“True Blood” Actor Nelsan Ellis dead at 39
By Jocelyn Noveck
AP National Writer
NEW YORK (AP) — Actor Nelsan Ellis, best known for his memorable portrayal of Lafayette Reynolds on HBO’s “True Blood,” has died at the age of 39. Ellis’ manager, Emily Gerson Saines, confirmed the actor’s death in an email Saturday. The Hollywood Reporter, which was first to report Ellis’ death, quoted her as saying the actor died from complications of heart failure.
The Illinois-born actor, who studied at Juilliard, played the role of Lafayette, a gay short order cook, on the HBO drama from 2008 to 2014, and more recently appeared in the CBS detective series “Elementary.” He also was a playwright and a stage director.
Ellis appeared as Martin Luther King, Jr. in Lee Daniels’ “The Butler,” and as singer Bobby Byrd in the James Brown biopic “Get On Up.”
He also appeared in “The Help,” and his castmate Octavia Spencer mourned his death on Instagram. “My heart breaks for his kids and family,” the actress wrote.
On Twitter, some fans posted one of his more famous scenes as Lafayette, where the character marches out of the kitchen to confront some bigoted diners.
HBO released a statement saying the network was “extremely saddened” by Ellis’ death.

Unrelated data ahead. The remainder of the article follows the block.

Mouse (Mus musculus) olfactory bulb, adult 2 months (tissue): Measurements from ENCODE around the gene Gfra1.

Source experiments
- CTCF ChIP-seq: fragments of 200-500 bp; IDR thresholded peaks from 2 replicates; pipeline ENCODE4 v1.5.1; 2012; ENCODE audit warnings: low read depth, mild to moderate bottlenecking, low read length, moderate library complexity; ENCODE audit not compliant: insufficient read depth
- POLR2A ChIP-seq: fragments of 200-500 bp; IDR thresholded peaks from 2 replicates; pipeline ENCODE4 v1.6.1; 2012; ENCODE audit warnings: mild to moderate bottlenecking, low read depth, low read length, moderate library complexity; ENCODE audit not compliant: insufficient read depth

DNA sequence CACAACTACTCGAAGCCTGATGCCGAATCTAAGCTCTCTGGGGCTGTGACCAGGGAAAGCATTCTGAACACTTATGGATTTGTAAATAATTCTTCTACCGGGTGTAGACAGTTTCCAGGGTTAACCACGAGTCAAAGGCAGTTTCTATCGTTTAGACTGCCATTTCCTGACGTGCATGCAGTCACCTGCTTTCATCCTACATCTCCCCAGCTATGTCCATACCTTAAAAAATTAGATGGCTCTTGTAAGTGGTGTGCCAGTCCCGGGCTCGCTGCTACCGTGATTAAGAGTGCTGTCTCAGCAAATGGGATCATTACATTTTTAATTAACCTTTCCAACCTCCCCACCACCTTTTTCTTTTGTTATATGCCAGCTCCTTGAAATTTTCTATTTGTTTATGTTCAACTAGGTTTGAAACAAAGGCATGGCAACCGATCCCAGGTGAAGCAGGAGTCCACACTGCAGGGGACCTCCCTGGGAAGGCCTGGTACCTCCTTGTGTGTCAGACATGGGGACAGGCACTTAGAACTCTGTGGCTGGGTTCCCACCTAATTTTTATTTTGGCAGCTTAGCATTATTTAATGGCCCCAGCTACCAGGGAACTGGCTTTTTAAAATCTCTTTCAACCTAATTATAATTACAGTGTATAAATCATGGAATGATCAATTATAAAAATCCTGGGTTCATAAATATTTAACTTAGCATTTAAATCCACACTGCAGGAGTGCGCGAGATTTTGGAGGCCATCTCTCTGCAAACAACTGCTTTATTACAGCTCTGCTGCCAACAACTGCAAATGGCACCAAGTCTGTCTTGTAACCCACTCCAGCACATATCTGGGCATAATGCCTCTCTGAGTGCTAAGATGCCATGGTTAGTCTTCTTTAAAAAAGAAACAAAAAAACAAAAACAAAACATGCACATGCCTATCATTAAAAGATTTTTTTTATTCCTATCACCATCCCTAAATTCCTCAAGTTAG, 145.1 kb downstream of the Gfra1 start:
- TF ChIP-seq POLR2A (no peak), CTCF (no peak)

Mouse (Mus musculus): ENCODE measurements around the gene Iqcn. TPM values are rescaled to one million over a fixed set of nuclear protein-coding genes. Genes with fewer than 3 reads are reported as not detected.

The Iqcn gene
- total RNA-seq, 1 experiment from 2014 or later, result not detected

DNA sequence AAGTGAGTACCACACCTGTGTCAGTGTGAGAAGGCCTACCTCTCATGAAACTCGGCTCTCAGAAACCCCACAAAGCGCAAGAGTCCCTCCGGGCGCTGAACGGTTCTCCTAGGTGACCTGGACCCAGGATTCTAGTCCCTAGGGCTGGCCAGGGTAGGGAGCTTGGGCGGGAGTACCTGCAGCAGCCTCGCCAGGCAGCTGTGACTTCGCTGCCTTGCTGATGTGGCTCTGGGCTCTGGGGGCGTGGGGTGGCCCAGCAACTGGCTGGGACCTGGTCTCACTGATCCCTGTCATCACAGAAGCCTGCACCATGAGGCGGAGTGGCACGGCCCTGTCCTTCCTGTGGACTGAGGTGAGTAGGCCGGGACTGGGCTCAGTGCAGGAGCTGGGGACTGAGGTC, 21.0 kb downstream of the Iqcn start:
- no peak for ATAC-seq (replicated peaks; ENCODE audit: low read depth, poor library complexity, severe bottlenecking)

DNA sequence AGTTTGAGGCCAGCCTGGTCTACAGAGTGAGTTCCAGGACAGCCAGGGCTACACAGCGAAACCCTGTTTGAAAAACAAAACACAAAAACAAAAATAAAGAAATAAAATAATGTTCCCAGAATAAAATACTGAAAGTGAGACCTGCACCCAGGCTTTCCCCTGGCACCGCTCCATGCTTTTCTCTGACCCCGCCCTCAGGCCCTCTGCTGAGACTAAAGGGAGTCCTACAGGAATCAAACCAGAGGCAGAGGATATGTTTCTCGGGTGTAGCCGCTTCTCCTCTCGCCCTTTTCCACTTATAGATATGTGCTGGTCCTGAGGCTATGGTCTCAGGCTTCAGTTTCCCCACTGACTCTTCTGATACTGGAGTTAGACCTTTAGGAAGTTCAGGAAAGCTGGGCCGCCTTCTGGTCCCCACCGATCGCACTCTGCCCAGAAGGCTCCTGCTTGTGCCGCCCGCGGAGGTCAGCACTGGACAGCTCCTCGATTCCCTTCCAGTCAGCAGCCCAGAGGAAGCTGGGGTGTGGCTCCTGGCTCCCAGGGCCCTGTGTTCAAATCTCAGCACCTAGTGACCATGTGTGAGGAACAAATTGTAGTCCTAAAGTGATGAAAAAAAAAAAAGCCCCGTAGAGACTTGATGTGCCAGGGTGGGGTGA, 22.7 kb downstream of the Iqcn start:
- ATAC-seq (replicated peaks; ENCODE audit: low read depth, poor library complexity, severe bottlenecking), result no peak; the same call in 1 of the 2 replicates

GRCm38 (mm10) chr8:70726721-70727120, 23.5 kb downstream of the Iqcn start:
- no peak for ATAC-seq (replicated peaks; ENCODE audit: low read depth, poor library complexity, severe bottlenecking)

“Nelsan was a long-time member of the HBO family whose groundbreaking portrayal of Lafayette will be remembered fondly within the overall legacy of ‘True Blood,’” the statement read. “Nelsan will be dearly missed by his fans and all of us at HBO.”
“True Blood” creator Alan Ball called Ellis “a singular talent whose creativity never ceased to amaze me. Working with him was a privilege.”
In a 2012 TV interview in Chicago, Ellis recalled that it took four auditions for him to nail the role of Lafayette. At first, he said, he was playing the role as a caricature, and was told to “go back to the drawing board and figure it out.”
He then began to channel his mother. “Once I started to act like my Mama, my fourth audition, I got the part,” he said.
Born in Harvey, Illinois, Ellis attended Thornridge High School, where he credited teachers with instilling the craft of theater in him. He later attended Juilliard in New York City.